Over 36 Salmon Spotted In Miller & Walker Creeks, But Many Are Dying, Possibly From “Pre-Spawn Mortality”
Our friend Dennis Clark, Miller/Walker Creek Basin Steward for King County, alerts us that over 36 salmon have been spotted in Miller and Walker Creeks.
Here’s his report:
With the rains of fall comes another age-old marker of the turn of the seasons: the salmon are returning to Highline.Â Since October 10, at least three dozen coho salmon have returned to Miller and Walker Creeks.Â Coho have been reported multiple times in Normandy Park, Burien, and as far upstream as SeaTac.Â On Tuesday, Josh Feigin, an environmental specialist at the Port of Seattle, saw at least seven fish in Miller Creek on the airport property.
Remarkably, three of the fish made it past a substantial waterfall near S. 157th St. that usually prevents further upstream fish passage.Â The coho began their upstream migration from Puget Sound following the first fall rains and appear to come in spurts with each succeeding rainfall.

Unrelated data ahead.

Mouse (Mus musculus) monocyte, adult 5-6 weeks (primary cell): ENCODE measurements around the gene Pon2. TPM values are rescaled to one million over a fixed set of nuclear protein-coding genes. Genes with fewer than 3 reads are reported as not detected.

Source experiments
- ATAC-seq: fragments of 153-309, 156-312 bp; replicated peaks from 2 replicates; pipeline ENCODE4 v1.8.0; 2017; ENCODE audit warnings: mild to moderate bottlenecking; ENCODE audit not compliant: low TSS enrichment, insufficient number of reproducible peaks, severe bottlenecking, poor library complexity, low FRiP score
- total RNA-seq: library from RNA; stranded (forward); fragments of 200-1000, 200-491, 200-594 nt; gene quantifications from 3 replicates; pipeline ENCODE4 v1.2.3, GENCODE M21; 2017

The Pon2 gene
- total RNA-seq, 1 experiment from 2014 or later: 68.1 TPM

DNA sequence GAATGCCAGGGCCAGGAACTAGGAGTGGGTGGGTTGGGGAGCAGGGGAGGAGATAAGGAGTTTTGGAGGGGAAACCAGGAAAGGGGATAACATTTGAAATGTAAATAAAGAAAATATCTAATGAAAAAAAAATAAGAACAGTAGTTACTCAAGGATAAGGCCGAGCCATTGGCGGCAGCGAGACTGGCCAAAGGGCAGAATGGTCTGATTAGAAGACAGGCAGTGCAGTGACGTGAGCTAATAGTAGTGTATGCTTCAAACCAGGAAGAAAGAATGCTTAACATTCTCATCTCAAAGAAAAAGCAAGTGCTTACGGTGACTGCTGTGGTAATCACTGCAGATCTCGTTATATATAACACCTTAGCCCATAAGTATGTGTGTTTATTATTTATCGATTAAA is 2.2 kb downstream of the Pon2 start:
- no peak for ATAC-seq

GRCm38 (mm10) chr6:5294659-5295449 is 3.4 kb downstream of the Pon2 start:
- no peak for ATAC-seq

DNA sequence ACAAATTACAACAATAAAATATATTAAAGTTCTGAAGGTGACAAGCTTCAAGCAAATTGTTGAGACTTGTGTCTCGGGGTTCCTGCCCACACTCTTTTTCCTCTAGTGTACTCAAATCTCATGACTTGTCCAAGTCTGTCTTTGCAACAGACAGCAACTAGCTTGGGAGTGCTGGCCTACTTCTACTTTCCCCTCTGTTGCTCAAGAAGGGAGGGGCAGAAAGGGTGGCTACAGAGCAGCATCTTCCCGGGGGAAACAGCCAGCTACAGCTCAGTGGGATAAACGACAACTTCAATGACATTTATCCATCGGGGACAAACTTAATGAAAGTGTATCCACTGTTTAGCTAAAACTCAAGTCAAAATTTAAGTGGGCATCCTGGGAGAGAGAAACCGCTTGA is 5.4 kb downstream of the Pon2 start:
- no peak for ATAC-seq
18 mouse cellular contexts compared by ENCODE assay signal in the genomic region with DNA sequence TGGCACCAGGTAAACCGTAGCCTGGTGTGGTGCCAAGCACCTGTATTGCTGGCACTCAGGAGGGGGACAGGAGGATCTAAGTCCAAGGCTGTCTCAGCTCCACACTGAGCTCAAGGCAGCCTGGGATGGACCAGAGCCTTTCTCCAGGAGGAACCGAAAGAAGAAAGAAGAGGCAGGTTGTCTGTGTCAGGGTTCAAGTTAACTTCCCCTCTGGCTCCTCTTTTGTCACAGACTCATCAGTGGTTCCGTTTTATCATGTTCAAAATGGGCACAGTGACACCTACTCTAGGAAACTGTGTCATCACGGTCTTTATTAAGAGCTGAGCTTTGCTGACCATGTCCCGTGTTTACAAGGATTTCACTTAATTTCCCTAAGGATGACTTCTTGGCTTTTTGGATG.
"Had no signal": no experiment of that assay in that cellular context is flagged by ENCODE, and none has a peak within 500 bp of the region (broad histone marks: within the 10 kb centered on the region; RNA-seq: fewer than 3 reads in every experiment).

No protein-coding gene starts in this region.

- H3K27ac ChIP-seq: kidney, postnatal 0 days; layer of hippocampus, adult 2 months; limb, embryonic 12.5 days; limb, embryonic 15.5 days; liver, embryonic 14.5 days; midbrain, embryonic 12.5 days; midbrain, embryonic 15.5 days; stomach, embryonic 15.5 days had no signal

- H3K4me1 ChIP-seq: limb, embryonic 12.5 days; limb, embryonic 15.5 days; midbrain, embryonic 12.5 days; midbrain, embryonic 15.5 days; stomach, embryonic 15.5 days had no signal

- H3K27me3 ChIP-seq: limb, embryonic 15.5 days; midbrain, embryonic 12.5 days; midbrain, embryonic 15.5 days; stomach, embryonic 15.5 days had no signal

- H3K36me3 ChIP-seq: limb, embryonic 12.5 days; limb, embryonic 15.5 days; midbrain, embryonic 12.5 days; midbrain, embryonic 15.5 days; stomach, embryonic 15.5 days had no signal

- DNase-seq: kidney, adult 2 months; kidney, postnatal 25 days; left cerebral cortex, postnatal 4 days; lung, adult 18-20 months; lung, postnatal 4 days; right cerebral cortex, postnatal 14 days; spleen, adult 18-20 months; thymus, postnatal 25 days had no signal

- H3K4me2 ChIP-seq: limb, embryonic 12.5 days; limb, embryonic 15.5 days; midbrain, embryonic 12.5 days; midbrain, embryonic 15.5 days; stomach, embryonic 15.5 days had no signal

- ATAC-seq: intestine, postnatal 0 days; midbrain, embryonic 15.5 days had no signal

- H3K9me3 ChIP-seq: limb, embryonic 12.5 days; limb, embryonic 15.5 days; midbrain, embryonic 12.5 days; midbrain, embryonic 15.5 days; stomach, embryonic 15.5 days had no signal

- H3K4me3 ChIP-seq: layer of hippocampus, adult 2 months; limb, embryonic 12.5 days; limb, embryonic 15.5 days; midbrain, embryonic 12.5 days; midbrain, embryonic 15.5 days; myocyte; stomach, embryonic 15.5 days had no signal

While these are fairly good numbers for early in the season, the news is not all good.Â Coho salmon on Miller Creek are suffering from what is termed â€œpre-spawn mortality.â€Â Otherwise seemingly healthy fish are dying before they can spawn.Â Their deaths are preceded by bizarre swimming in which the fish literally throw themselves out of the water.Â I witnessed this disturbing behavior on Friday when a fish jumped over my boots before dying (more info here).Â It seems that as the rains gradually wash the pollutants that accumulated over the summer off the streets, fewer fish succumb to this phenomenon (and where do these pollutants go when â€œwashed awayâ€? Read more info here).
While the exact cause of pre-spawn mortality is unknown, it is likely linked to some combination of pollutants associated with modern industrial life.Â While research continues, Burien residents can avoid or reduce pollution that is known to harm salmon such as car wash soap (wash your car at a commercial car wash or while parked on the lawn), leaking oil (fix oil leaks promptly), and pesticides (limit use or choose alternatives safer for kids, pets, and fish).
Despite these problems, the presence and persistence of salmon that begin and end their epic lives right here in Burien is a compelling reminder of the amazing world we share.Â If you observe fish in the streams, please let Stream Steward Dennis Clark know by e-mail or at 206-296-1909.
Here’s a photo Dennis took Oct. 23rd of a male and female salmon at Miller Creek in Normandy Park:
Here are some photos courtesy Brett Fish showing the various stages of “pre-spawn mortality”:
More information is available at Dennis’ excellent blog here.